BACKGROUND Focal adhesion kinase (FAK) is a protein tyrosine kinase which is recruited at an early stage to focal adhesions and which mediates many of the downstream responses. Integrin stimulation induces FAK autophosphorylation at Tyr397, creating a binding site for the src homology 2 (SH2) domain of the Src-PTKs src or fyn. The recruited, active Src-PTK phosphorylates several other tyrosine residues in FAK to affect both full FAK activation and the creation of phosphotyrosine binding sites for other signaling molecules, including the adaptor protein Grb2 and the p85-subunit of phosphatidylinositol 3 kinase (PI3 kinase).1,2 The Src–PTK–FAK complex mediates the phosphorylation of certain FAK-associated proteins such as p130CAS and paxillin, and their recruitment of other signaling molecules (such as phosphotyrosine-dependent Crk binding to p130CAS and paxillin, and Nck binding to p130CAS), leading to formation of a multi-phosphocomponent signaling complex localized at focal adhesions.3 Given that the development of malignancy is often associated with perturbations in these processes, it is not surprising that FAK activity is altered in cancer cells. Mouse models have shown that FAK is involved in tumor formation and progression, and other studies showing that FAK expression is increased in human tumors make FAK a potentially important new therapeutic target.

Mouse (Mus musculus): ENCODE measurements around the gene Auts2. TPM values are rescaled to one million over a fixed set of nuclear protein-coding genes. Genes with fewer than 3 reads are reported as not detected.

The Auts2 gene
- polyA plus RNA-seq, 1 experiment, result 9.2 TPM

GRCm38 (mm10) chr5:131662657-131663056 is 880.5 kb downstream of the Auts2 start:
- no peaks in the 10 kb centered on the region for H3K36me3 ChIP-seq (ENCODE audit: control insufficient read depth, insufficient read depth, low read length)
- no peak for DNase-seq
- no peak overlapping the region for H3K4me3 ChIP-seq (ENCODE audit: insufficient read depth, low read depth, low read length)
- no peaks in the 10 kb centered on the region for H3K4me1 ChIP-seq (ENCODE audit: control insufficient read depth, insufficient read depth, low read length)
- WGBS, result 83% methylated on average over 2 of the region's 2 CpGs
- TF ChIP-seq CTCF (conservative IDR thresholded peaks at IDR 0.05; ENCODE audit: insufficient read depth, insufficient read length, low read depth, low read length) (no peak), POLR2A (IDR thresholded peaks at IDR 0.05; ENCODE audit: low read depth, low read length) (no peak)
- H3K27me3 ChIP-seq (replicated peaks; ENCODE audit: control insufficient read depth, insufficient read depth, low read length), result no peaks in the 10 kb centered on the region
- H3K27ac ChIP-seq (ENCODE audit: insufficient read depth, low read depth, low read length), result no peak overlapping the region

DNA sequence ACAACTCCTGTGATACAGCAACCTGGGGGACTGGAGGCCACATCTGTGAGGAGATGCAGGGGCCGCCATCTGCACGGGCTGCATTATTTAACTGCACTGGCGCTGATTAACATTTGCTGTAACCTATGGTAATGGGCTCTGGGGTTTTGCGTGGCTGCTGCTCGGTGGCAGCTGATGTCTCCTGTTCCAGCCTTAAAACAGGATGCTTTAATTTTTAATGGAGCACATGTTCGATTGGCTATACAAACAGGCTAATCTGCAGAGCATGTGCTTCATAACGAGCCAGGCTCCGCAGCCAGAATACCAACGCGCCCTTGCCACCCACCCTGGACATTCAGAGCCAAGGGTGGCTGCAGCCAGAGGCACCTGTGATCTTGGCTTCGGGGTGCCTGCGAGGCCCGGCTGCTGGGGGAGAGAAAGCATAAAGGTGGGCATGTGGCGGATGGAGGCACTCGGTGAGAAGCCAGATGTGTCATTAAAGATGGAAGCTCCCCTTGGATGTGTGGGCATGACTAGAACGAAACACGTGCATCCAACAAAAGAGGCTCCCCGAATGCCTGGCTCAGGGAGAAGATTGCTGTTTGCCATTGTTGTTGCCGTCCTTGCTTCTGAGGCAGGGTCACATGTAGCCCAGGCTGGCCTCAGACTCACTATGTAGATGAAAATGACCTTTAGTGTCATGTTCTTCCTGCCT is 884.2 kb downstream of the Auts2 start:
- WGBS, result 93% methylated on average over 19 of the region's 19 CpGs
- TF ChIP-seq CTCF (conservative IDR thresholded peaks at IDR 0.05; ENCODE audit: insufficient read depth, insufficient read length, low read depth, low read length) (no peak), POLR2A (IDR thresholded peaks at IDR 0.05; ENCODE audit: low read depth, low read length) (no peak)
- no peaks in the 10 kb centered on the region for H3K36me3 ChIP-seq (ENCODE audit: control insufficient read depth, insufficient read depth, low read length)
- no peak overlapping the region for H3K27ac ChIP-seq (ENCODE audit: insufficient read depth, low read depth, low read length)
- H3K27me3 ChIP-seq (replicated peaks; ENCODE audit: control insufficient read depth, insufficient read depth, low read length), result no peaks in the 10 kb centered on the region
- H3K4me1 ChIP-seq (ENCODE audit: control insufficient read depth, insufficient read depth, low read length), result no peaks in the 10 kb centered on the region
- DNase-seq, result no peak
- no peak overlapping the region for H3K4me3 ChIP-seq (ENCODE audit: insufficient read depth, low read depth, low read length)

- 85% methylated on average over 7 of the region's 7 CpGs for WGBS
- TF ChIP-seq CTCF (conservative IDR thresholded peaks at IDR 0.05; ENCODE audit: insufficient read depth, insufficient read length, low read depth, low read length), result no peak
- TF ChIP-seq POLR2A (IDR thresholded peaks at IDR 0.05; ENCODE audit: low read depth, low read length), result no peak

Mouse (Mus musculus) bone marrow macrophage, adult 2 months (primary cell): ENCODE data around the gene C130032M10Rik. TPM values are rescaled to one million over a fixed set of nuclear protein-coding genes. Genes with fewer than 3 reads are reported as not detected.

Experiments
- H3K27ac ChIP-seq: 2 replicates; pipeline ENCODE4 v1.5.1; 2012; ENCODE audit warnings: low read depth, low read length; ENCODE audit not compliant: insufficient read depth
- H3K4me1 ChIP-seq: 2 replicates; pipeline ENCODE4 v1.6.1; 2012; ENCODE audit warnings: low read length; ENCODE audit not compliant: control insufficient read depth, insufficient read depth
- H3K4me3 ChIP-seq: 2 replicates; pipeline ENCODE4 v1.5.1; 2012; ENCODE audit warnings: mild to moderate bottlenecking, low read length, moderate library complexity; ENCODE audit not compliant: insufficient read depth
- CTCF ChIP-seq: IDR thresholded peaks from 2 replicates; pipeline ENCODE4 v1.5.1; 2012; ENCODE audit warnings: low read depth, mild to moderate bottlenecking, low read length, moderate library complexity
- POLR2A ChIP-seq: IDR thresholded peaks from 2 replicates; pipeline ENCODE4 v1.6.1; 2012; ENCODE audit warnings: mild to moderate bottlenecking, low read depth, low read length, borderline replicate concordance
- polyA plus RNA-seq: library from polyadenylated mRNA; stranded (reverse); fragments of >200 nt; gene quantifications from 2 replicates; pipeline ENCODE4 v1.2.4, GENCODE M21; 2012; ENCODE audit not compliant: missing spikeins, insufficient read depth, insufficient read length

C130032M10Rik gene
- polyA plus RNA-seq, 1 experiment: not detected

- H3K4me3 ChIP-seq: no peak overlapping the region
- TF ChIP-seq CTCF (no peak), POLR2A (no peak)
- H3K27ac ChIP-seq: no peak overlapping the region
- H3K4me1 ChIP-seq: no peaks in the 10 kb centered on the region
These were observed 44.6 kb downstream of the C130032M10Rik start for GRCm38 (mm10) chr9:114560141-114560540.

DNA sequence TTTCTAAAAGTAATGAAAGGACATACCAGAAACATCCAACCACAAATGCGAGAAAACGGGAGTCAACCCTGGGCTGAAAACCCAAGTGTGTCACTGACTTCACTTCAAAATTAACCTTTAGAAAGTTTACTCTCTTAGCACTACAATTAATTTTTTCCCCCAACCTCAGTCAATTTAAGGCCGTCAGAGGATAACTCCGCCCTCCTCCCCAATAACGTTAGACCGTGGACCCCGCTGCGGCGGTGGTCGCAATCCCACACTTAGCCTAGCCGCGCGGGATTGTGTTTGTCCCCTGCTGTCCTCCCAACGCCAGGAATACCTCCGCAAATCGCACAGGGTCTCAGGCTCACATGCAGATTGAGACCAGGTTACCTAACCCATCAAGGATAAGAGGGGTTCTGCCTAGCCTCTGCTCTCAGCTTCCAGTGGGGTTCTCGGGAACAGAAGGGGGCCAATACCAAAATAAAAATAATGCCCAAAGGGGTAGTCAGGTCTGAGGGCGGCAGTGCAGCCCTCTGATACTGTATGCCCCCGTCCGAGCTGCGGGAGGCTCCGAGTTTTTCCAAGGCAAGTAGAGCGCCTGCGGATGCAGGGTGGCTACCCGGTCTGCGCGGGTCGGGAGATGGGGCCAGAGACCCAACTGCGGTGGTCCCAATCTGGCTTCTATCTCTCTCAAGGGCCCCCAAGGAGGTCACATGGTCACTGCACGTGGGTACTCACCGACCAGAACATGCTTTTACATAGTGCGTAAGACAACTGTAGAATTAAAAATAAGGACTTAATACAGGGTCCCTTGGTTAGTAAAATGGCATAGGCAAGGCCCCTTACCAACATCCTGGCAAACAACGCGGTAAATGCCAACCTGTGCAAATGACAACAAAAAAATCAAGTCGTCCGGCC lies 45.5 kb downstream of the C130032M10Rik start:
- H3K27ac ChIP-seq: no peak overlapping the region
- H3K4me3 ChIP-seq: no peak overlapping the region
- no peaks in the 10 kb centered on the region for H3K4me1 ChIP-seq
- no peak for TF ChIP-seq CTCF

1. Schaller MD et al.: Proc Natl Acad Sci U S A. 89:5192, 1992.
2. Calalb MB et al.: Mol Cell Biol. 15:954, 1995.
3. Law SF et al.: Mol Cell Biol. 16:3327, 1996.
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